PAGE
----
Filed 5 May 1976
Death 3 — wrongful death act — death of unborn viable child — no "person" A viable unborn child whose death is caused while still in its mother's womb is not to be considered a "person" within the meaning of the wrongful death act.
APPEAL by plaintiffs from Rousseau, Judge. Judgment entered 6 October 1975 in Superior Court, STANLY County. Heard in the Court of Appeals 19 March 1976.
Hartsell, Hartsell Mills, P.A., by W. Erwin Spainhour, for plaintiff appellants.
Golding, Crews, Meekins, Gordon Gray, by Fred C. Meekins, for defendant appellee.
This action was started to recover damages for the wrongful death of a viable unborn child, who was eight and one-half months developed at the time of the fatal accident.
The trial judge allowed defendant's motion to dismiss filed under Rule 12 (b) (6) and (c).
In a case of first impression, Cardwell v. Welch, 25 N.C. App. 390, 213 S.E.2d 382, cert. den. 287 N.C. 464, 215 S.E.2d 623, this Court gave its answer to the identical question presented by this appeal. In Welch, this Court held that a viable unborn child whose death is caused while still in its mother's womb is not to be considered a "person" within the meaning of the wrongful death act.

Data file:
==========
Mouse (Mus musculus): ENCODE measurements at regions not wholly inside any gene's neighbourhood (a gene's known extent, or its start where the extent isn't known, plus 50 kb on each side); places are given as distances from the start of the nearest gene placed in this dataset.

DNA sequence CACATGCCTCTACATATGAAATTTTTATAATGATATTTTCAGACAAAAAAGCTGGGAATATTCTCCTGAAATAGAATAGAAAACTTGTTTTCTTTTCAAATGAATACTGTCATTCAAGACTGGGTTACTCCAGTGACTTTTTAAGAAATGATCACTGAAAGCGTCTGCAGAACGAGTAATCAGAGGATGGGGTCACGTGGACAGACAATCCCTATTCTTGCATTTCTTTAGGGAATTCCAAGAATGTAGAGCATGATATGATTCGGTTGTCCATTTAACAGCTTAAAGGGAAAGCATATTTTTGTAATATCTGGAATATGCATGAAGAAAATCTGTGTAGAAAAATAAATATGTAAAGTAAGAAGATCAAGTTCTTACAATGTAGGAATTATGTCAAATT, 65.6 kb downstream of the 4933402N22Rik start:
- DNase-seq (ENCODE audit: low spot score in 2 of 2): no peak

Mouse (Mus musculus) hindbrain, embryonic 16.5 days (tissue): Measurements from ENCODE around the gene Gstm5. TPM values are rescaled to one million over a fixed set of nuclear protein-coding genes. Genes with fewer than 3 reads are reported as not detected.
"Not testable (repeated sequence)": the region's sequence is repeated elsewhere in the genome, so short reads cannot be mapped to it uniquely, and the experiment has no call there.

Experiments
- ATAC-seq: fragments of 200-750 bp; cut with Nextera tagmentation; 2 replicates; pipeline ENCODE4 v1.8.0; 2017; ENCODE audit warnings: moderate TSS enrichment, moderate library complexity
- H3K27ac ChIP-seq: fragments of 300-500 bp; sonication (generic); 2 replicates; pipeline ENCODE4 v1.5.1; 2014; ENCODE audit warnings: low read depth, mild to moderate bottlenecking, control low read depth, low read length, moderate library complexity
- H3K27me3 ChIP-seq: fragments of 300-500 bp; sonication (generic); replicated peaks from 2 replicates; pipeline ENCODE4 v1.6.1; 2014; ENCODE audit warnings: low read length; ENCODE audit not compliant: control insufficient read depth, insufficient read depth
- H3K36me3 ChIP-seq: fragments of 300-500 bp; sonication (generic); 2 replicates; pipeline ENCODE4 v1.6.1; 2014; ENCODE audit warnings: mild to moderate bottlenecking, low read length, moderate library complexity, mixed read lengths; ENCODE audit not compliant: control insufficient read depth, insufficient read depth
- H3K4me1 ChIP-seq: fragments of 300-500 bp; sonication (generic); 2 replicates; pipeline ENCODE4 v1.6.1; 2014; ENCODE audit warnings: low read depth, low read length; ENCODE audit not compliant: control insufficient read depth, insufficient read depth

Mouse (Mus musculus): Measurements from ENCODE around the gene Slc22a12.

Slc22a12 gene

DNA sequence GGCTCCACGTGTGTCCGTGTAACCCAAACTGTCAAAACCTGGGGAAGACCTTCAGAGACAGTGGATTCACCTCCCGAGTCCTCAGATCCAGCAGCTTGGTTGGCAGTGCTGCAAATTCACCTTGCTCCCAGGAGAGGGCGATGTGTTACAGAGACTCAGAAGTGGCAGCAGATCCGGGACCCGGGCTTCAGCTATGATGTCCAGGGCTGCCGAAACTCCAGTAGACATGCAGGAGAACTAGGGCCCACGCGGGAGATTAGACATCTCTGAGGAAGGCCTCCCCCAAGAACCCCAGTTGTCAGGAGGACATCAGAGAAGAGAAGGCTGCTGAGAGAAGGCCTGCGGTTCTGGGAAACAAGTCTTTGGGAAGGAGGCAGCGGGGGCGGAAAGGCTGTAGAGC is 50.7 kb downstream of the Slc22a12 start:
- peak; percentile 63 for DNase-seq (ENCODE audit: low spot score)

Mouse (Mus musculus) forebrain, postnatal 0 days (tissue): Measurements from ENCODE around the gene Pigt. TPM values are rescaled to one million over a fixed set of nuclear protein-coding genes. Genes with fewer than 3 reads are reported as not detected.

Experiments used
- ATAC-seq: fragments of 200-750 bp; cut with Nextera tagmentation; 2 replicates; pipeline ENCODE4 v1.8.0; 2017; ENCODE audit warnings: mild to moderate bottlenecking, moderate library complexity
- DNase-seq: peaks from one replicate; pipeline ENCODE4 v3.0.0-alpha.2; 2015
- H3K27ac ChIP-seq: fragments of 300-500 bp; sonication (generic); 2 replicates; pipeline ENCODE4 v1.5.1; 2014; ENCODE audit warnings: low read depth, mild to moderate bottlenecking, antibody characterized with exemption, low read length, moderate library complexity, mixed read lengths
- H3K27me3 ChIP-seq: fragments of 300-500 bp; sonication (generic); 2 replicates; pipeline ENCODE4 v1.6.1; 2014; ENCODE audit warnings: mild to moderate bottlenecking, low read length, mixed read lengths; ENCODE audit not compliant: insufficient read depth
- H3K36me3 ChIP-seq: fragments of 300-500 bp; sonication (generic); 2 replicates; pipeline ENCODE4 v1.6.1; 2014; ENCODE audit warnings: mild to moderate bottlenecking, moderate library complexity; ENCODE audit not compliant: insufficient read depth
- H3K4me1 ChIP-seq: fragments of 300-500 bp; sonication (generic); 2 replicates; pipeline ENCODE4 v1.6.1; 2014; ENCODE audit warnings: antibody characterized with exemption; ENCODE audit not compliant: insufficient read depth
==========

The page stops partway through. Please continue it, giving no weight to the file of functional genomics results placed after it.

In that well reasoned opinion by Judge Parker, we find the following:
"In making our decision we have not been concerned with the question of when human life begins from a biological or theological point of view. We have simply been called on to construe a statute. Furthermore, in making our decision we have not been insensitive to the rights of the unborn. In appropriate circumstances the law recognizes such rights and at times even requires that a guardian be appointed to protect them. We point out, however, that no wrongful death statute can ever operate to benefit the deceased; it can only operate to benefit others by granting a cause of action where none previously existed.
Accordingly, we construe the word `person' in our wrongful death statute to mean one who has become recognized as a person by having been born alive. If it be deemed desirable that a cause of action exist to recover for the wrongful death of an unborn fetus, that result would be accomplished more appropriately by legislative action than by strained judicial construction of an ancient statute."
For the reason stated in Welch, the judgment is affirmed.
Chief Judge BROCK and Judge MARTIN concur.